Originally a courtly art, ballet experienced dramatic evolution (but never, significantly, the prospect of extinction) as attitudes toward courtliness itself shifted in the aftermath of the French Revolution. As a result, it afforded a valuable model to poets who, like Wordsworth and his successors, aspired to make the traditionally codified, formal, and, to some degree, aristocratic art of poetry compatible with “the very language of men” and, therefore, relevant to a new class of readers. Moreover, as a model, ballet was visible as well as valuable. Dance historians recount the extraordinary popularity of ballet and its practitioners in the nineteenth century, and The Pointe of the Pen challenges literary historians’ assertions – sometimes implicit, sometimes explicit – that writers were immune to the balletomania that shaped both Romantic and Victorian England, as well as Europe more broadly. The book draws on both primary documents (such as dance treatises and performance reviews) and scholarly histories of dance to describe the ways in which ballet's unique culture and aesthetic manifest in the forms, images, and ideologies of significant poems by Wordsworth, Byron, Shelley, and Barrett Browning.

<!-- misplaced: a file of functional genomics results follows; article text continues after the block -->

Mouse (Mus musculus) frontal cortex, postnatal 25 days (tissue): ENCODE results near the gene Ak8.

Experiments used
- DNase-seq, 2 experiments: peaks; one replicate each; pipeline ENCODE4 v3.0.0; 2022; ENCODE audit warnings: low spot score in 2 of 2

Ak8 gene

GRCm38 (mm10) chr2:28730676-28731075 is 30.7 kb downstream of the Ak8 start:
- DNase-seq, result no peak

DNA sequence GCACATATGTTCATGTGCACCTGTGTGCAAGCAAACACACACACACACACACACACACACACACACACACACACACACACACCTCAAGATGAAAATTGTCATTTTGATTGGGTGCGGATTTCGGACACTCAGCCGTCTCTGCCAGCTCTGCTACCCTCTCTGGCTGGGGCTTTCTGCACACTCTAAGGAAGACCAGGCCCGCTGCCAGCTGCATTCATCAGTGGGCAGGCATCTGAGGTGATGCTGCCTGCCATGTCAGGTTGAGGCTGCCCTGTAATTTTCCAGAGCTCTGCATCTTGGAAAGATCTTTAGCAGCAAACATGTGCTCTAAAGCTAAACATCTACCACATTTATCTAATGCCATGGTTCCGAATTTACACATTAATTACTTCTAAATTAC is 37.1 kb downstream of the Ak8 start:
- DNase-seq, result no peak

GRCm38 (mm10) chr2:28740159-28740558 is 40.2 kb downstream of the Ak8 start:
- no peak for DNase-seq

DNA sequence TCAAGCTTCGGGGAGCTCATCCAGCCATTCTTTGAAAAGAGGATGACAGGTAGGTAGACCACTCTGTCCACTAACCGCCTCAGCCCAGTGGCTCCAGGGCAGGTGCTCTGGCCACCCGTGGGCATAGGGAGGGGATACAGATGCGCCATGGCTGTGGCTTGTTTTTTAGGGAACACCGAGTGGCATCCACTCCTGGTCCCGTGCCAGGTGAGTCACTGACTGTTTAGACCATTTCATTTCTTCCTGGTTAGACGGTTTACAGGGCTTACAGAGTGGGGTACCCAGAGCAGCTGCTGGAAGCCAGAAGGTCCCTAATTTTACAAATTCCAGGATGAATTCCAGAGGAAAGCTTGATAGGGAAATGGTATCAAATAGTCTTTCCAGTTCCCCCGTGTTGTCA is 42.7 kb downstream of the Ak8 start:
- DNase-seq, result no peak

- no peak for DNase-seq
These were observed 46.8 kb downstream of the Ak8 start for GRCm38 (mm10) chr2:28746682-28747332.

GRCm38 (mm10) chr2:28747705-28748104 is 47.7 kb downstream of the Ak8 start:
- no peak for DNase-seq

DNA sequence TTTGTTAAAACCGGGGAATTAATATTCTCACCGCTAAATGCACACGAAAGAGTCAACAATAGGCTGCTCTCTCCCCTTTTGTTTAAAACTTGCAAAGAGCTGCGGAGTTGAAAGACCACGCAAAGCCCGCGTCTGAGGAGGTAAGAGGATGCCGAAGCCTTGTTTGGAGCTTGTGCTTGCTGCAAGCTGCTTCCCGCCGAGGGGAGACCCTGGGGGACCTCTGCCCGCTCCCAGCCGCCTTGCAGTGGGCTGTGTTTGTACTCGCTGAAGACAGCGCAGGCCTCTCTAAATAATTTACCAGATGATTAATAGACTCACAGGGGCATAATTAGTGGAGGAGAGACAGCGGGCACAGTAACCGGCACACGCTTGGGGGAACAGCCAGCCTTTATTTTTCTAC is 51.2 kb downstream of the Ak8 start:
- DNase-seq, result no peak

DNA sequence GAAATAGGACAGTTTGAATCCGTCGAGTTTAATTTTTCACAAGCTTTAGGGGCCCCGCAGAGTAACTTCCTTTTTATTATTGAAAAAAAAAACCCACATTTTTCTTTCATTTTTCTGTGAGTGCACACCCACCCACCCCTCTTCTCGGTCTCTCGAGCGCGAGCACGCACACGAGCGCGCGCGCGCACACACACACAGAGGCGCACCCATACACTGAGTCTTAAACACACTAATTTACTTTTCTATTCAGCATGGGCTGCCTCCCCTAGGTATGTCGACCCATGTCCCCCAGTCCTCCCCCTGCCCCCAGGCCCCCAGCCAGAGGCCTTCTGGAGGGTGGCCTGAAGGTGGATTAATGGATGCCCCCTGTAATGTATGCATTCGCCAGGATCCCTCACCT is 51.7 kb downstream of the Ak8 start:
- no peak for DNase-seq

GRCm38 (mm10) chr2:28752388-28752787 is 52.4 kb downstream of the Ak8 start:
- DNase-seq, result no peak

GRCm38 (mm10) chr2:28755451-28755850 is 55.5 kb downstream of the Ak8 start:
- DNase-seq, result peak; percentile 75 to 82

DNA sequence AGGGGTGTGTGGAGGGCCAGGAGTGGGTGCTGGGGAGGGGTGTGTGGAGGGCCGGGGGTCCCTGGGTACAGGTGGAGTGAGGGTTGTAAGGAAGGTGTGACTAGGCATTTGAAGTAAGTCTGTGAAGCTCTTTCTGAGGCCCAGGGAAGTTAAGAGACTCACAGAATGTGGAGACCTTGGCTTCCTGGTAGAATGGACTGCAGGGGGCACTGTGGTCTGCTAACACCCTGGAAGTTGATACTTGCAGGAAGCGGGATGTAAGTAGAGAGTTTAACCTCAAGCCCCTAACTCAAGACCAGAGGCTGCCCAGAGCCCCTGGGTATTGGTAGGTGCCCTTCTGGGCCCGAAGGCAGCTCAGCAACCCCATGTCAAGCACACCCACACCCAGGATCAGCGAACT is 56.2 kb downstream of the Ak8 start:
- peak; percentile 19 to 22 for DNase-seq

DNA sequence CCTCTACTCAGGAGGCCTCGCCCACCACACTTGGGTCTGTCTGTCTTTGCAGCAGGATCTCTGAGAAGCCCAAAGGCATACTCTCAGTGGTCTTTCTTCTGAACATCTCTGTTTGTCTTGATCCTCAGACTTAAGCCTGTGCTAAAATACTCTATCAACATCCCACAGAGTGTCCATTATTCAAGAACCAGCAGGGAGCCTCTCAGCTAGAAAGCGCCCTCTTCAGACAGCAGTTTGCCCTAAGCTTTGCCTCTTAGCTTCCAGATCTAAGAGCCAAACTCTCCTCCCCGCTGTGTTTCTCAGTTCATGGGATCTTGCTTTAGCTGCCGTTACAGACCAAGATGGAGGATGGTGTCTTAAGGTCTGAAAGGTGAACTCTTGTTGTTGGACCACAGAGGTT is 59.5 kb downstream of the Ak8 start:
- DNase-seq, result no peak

'[Tontiplaphol] offers an extended close reading of ballet's influence in the nineteenth-century novel, (as well as poetry), and persuasively argues that literary historians have missed seeing how it "relies rhetorically and structurally on nineteenth-century ballet's evolving aesthetic and significance." [...] Ballet had a considerable influence on American as well as English poetry of the nineteenth century, and Tontiplaphol's book deftly demonstrates how we might begin to see and study it.'Jessica L. Jessee, Review 19